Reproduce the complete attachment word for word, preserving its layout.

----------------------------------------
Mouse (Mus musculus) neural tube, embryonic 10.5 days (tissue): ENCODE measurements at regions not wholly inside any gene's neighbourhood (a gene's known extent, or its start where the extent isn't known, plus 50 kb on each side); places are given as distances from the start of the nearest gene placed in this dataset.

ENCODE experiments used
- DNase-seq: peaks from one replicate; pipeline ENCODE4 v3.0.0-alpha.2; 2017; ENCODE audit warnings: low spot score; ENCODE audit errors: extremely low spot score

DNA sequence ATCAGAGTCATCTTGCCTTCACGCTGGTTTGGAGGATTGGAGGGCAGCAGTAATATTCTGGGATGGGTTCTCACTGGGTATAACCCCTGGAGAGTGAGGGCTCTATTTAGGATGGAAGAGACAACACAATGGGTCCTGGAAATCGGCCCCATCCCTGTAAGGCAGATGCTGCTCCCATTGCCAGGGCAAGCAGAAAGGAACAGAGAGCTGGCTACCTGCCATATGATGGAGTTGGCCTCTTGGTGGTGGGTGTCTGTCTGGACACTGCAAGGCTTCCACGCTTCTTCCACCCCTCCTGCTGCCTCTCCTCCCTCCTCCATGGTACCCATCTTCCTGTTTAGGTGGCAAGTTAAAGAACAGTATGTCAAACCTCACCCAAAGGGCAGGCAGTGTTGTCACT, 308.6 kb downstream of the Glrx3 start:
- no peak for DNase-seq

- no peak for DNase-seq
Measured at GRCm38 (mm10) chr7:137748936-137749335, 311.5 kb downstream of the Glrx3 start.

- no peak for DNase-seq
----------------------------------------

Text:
Mouse (Mus musculus) neural tube, embryonic 10.5 days (tissue): ENCODE measurements at regions not wholly inside any gene's neighbourhood (a gene's known extent, or its start where the extent isn't known, plus 50 kb on each side); places are given as distances from the start of the nearest gene placed in this dataset.

ENCODE experiments used
- DNase-seq: peaks from one replicate; pipeline ENCODE4 v3.0.0-alpha.2; 2017; ENCODE audit warnings: low spot score; ENCODE audit errors: extremely low spot score

DNA sequence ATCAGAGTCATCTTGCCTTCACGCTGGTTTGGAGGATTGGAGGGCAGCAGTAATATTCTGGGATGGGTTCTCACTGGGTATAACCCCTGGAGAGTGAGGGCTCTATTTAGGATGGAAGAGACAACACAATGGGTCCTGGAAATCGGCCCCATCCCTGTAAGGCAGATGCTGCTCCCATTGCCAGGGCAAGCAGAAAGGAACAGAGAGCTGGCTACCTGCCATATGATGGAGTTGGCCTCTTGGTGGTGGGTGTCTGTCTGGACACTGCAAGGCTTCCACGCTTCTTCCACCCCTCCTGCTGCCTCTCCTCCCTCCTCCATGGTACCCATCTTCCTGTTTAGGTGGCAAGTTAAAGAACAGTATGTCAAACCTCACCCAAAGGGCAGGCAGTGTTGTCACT, 308.6 kb downstream of the Glrx3 start:
- no peak for DNase-seq

- no peak for DNase-seq
Measured at GRCm38 (mm10) chr7:137748936-137749335, 311.5 kb downstream of the Glrx3 start.

- no peak for DNase-seq